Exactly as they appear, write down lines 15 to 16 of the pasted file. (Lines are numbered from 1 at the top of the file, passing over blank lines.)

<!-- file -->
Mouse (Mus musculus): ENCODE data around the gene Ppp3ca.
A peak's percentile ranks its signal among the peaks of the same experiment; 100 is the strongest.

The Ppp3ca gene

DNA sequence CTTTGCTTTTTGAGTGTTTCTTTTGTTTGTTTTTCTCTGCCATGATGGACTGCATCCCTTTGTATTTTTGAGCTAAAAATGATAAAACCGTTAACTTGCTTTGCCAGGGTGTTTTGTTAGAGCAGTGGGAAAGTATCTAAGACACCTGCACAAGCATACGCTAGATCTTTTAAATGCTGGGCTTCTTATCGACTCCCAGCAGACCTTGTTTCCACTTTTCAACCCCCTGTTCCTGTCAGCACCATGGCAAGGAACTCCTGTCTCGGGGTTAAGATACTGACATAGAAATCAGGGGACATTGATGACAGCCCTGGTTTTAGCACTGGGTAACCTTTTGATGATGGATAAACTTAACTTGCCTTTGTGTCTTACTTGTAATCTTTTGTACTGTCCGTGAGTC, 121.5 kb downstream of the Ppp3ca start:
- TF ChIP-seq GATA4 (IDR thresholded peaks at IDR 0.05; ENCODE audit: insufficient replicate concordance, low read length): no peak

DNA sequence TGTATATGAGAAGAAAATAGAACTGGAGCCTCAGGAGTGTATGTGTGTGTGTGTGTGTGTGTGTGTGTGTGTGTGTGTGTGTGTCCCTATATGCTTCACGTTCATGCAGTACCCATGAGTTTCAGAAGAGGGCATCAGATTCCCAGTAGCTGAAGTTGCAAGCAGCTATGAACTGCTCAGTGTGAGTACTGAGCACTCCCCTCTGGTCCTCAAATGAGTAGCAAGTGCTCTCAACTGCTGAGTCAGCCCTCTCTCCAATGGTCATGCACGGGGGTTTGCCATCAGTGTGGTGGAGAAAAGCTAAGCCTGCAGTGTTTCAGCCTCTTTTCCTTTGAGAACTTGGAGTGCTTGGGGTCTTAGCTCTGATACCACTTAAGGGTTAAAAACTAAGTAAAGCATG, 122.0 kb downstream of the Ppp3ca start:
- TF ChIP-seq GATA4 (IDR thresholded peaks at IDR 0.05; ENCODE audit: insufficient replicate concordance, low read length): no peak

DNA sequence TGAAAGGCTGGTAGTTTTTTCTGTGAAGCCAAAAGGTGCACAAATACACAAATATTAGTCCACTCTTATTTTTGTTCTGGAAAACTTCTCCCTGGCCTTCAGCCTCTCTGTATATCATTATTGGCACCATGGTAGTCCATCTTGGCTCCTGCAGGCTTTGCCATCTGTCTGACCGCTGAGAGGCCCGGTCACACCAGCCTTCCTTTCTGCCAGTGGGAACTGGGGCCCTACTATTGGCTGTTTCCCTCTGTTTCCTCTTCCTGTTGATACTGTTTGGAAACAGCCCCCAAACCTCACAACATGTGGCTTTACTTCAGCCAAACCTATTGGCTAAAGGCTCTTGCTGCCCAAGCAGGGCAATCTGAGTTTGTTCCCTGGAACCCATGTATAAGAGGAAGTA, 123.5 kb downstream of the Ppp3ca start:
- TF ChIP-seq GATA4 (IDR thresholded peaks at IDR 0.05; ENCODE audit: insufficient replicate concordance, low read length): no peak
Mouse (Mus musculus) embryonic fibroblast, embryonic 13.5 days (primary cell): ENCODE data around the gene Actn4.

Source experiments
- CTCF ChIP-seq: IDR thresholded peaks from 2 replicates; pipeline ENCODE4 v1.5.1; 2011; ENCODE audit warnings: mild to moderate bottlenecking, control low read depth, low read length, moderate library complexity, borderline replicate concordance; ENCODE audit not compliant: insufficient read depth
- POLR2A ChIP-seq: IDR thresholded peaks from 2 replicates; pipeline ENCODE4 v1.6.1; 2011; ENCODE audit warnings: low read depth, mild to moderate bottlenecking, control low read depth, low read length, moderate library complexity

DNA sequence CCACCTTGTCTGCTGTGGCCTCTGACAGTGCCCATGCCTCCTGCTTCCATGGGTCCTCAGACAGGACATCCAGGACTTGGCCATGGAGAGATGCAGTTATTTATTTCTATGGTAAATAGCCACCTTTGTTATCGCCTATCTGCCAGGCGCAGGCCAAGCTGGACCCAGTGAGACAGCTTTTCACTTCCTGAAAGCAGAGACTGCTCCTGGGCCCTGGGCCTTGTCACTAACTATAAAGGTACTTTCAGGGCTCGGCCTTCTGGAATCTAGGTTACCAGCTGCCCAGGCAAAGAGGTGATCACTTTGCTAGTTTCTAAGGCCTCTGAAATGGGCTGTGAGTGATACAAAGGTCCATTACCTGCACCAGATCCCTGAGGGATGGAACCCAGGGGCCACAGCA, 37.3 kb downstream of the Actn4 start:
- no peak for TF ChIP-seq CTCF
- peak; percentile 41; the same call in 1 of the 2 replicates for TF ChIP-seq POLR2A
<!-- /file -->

- no peak for TF ChIP-seq CTCF
- peak; percentile 41; the same call in 1 of the 2 replicates for TF ChIP-seq POLR2A